Growing Vegetables In Portugal – Planting Calendar

Introduction to Growing Vegetables in Portugal and Vegetables Gardening/Planting Calendar in Portugal: Portugal is one of the best countries where you can like so several outdoor life. One of the major reasons why people move permanently to Portugal is to enjoy the long warm summer. Due to the warm climate, you will spend most of your time outside your house. As a result, you will observe that most homes and apartments normally have a balcony where you can like the outdoor activities. However, if you love gardening, it might be a bit challenging due to the hot weather. In this article, we shall share some vegetable gardening tips that will give you the best results in Portugal.

A Guide for Growing Vegetables in Portugal, Vegetable Planting Season, and Calendar in Portugal

1. Vegetables can be mature on moist well-drained soil provided they are fertile. Choose an open though not exposed location, where vegetable plants can receive average sunlight.

2. Vegetable plants are grown on the flat, in drills, or on raised beds also called deep garden grounds. Select the system that suits you very best. Or maybe a mixture of all three.

3.  Position perennial vegetables include Asparagus, Rhubarb, Seakale, Horseradish, and other plants which remain in one place for many years to one part so that they do not interfere with the planting of annual plants.

 4. Grow the early maturing plants together so that when they are harvested the garden ground may be planted with late vegetables such as early Potatoes, Scallions, Lettuce, Spinach, and Radish could be kept to by Savoy Cabbage, Winter Cauliflower, or Late Celery.

5. Vegetables are usually either sown directly into the garden ground. Where they are too grown-up called direct drilling or else the seed is sown into a garden ground and later on the young baby plants or transplants are planted out into their final position. These root vegetables are Carrots, Parsnips, Scallions, Beetroot, Swedes, Spinach, Radish, Peas, and Beans are normally direct drilled, while the green leafy vegetables or brassicas, Lettuce, Celery, and Courgettes are transplanted. Leeks, Onions, and Sweetcorn are examples of plants that can either be shoving or planted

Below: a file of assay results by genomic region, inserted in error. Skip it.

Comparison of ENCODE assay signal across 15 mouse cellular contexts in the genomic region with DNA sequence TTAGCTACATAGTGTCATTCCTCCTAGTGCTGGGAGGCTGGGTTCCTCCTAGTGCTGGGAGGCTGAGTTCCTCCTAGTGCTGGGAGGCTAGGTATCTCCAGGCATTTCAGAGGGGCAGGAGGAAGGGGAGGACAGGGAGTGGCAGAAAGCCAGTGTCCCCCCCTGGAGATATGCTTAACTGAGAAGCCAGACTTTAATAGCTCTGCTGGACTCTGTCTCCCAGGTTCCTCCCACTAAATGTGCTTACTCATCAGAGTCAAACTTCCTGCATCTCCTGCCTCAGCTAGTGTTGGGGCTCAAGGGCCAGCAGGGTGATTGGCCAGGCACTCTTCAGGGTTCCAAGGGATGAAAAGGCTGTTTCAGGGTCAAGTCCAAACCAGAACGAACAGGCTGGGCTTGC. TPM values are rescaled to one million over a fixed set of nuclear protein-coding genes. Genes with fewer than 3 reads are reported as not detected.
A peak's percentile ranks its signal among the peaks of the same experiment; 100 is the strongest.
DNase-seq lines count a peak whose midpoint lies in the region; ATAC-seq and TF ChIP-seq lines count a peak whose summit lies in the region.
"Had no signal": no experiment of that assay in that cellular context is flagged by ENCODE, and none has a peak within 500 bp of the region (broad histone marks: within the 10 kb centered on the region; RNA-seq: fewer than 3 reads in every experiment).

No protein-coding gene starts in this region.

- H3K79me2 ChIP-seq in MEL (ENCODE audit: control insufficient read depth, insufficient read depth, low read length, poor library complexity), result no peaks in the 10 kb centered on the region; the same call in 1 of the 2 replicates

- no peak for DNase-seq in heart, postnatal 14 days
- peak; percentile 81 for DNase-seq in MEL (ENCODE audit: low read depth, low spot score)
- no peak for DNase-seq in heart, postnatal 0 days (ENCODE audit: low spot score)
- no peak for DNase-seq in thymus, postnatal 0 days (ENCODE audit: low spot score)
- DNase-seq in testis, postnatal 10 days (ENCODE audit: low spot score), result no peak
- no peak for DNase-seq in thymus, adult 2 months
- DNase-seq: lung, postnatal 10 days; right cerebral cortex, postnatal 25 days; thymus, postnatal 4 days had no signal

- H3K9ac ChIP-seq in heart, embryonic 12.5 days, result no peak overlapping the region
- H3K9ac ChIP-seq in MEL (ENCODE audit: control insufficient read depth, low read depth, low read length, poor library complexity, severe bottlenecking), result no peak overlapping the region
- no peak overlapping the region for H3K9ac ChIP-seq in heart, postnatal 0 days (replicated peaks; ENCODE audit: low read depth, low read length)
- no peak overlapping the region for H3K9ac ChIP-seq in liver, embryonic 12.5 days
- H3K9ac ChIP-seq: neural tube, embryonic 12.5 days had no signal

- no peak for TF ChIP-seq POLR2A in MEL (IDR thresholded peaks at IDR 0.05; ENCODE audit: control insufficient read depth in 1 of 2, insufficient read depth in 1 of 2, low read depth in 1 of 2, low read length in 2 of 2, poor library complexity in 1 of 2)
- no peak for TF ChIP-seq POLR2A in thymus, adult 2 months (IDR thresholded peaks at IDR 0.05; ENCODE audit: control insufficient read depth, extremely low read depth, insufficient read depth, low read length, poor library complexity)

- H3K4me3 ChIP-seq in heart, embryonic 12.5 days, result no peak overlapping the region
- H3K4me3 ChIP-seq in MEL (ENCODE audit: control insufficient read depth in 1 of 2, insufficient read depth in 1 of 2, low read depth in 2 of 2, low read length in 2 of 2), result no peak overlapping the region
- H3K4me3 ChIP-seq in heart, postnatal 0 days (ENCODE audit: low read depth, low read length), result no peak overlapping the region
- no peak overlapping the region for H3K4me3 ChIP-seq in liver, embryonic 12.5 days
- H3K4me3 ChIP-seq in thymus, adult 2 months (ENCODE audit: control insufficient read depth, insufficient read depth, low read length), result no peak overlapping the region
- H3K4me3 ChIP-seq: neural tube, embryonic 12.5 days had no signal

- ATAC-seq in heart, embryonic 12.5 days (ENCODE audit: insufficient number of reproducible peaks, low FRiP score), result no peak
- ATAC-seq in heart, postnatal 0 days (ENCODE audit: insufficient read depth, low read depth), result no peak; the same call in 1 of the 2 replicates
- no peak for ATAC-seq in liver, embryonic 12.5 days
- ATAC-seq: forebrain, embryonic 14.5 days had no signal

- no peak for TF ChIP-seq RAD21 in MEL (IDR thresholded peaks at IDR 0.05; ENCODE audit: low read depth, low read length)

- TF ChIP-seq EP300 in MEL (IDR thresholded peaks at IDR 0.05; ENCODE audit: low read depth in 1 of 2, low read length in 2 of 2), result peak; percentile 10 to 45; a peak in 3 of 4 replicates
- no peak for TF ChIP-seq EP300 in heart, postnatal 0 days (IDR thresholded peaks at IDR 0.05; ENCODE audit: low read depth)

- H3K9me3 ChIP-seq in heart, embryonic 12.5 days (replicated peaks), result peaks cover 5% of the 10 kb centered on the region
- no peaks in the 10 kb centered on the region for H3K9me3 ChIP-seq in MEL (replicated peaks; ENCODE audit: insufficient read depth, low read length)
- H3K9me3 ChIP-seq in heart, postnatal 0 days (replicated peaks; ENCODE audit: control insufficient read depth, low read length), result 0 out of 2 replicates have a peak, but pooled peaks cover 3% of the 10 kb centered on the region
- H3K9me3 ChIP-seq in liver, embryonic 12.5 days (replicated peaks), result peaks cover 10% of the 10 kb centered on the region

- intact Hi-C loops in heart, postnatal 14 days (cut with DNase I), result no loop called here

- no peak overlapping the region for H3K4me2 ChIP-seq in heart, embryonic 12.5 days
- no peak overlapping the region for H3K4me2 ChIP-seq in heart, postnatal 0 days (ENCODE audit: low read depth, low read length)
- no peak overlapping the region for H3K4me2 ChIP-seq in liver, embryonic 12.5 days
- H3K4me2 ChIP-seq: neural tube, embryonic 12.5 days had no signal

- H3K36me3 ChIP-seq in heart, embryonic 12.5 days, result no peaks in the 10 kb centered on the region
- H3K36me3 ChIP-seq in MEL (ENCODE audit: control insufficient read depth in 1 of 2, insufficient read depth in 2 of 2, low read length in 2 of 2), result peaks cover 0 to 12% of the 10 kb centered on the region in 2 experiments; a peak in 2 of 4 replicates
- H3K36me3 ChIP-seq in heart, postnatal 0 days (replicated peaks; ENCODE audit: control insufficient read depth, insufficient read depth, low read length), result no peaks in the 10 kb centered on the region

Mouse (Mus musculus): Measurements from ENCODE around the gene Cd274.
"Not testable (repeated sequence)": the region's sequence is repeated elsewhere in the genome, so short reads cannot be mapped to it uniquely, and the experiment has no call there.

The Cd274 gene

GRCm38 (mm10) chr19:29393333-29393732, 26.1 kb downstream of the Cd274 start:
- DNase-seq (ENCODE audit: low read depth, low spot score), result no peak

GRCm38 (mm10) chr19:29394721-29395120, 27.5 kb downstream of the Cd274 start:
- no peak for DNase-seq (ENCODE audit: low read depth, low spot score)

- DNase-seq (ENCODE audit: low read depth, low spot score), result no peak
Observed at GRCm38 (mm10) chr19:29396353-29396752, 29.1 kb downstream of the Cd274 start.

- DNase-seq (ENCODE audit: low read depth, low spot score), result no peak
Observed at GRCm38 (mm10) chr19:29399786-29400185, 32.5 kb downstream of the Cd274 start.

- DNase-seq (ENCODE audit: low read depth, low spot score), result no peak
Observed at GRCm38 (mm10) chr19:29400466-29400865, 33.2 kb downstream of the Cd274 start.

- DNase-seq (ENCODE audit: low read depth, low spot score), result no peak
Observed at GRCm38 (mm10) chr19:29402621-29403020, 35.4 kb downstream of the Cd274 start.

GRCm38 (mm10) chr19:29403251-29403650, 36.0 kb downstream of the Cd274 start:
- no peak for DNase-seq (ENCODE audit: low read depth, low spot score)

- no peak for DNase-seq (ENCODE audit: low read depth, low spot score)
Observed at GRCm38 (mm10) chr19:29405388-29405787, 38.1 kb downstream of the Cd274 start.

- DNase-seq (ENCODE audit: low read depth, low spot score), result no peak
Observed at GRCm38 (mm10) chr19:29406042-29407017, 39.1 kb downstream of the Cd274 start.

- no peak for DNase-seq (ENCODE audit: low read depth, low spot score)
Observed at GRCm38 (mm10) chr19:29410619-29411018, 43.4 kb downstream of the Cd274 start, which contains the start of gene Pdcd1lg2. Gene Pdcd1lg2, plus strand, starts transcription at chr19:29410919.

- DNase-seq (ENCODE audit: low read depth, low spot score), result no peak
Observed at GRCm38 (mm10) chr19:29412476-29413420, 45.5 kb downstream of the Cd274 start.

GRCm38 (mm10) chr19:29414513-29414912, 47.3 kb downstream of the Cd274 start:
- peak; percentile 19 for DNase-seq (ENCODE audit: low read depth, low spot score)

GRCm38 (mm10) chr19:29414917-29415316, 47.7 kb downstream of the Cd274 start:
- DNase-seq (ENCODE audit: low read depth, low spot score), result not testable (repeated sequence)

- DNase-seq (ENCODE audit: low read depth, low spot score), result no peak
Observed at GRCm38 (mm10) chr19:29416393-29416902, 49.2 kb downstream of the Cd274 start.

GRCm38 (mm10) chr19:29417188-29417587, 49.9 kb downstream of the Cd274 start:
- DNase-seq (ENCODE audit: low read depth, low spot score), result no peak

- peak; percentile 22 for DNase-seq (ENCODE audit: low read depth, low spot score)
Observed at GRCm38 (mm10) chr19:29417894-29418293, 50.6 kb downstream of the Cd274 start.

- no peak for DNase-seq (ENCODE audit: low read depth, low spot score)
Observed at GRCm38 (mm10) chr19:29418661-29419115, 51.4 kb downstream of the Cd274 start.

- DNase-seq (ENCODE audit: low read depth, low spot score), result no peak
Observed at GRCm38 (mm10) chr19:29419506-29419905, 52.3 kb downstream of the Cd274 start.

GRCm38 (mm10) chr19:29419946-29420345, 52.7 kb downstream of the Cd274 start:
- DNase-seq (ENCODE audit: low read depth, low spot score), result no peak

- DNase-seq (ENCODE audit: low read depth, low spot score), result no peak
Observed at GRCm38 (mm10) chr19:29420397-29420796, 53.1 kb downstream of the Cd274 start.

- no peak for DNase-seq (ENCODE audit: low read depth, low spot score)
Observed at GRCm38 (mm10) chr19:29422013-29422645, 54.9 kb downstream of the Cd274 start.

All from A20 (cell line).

6. Retaining annual vegetable plants mature, planting distances, several varieties, dates of seed sowing, transplanting or harvesting, etc.

7. Vegetable growing can get confusing due to the wide number of different types of vegetables that are obtainable and the several different ways of growing them. If you are a beginner you are improved off by beginning small and grow something very easy like Cabbage, Onion sets, or Beetroot. Look after them very well and you will get ready for harvest

Growing Conditions for Vegetables in Portugal

When it approaches vegetable gardening, the most important substances to observe are soil, sunlight, plant types, and maintenance.

  • Soil for growing vegetables

The well-drained soil in the vegetable garden should be loose and include organic manure. Organic matter betters the well-drained soil by releasing nitrogen, minerals, and other nutrients required for healthy plant growth. Composting is a great way to add fertility to poor soil regions. Nearly any vegetable plant substance can be composted and used in the garden ground. Kitchen waste such as fruits, vegetables, eggshells, or coffee grounds can be used as well as bottom leaves, lawn cuttings, and straw. The well-drained soil should also provide enough drainage therefore, it may be essential to locate your garden in a region that does not allow vegetable plants to sit in overly saturated positions.

  • Sunlight requirements